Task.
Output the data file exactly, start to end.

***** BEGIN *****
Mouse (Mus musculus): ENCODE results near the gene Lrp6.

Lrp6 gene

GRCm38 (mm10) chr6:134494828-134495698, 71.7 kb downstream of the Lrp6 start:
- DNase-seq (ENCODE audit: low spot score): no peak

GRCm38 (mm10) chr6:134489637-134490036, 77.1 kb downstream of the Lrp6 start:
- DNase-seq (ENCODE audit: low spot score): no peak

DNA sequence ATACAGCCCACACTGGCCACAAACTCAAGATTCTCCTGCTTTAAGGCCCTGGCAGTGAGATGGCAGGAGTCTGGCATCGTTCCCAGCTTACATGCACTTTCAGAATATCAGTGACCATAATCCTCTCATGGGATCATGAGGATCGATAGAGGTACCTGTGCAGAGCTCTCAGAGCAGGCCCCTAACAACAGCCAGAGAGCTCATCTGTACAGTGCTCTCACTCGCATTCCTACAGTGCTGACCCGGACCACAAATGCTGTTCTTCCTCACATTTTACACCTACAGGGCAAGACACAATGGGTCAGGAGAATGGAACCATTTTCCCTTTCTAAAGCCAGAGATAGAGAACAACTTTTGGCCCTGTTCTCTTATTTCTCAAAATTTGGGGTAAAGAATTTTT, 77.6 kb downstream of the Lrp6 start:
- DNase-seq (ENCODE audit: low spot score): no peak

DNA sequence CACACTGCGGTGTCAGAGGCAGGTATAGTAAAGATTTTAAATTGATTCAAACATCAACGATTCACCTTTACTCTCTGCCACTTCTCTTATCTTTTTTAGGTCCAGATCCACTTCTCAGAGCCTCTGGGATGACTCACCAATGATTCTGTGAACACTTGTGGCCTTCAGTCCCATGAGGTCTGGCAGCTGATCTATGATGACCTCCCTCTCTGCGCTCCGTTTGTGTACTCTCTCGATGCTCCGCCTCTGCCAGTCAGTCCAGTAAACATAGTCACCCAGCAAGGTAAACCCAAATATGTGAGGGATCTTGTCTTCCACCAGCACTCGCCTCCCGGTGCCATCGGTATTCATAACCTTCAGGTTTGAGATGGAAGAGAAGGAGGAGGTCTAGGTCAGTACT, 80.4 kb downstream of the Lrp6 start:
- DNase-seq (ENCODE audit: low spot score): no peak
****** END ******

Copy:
Mouse (Mus musculus): ENCODE results near the gene Lrp6.

Lrp6 gene

GRCm38 (mm10) chr6:134494828-134495698, 71.7 kb downstream of the Lrp6 start:
- DNase-seq (ENCODE audit: low spot score): no peak

GRCm38 (mm10) chr6:134489637-134490036, 77.1 kb downstream of the Lrp6 start:
- DNase-seq (ENCODE audit: low spot score): no peak

DNA sequence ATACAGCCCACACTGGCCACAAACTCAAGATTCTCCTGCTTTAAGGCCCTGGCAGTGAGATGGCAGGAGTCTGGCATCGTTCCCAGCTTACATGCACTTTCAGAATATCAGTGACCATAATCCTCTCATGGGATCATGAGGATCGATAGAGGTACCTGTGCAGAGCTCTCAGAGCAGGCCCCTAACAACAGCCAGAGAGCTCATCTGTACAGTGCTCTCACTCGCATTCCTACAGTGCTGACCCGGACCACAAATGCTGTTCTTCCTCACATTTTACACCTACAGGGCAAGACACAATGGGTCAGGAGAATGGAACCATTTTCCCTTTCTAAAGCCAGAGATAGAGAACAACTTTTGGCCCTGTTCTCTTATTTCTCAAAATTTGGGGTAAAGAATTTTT, 77.6 kb downstream of the Lrp6 start:
- DNase-seq (ENCODE audit: low spot score): no peak

DNA sequence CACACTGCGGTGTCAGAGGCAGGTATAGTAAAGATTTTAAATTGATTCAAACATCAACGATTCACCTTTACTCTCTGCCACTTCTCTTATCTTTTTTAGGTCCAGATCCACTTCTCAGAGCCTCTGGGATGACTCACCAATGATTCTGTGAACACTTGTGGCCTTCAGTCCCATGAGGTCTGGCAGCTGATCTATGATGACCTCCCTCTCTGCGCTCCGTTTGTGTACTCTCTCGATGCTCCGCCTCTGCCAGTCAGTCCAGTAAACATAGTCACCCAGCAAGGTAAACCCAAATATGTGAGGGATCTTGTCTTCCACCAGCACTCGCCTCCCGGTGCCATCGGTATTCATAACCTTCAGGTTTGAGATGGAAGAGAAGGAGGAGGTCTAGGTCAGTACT, 80.4 kb downstream of the Lrp6 start:
- DNase-seq (ENCODE audit: low spot score): no peak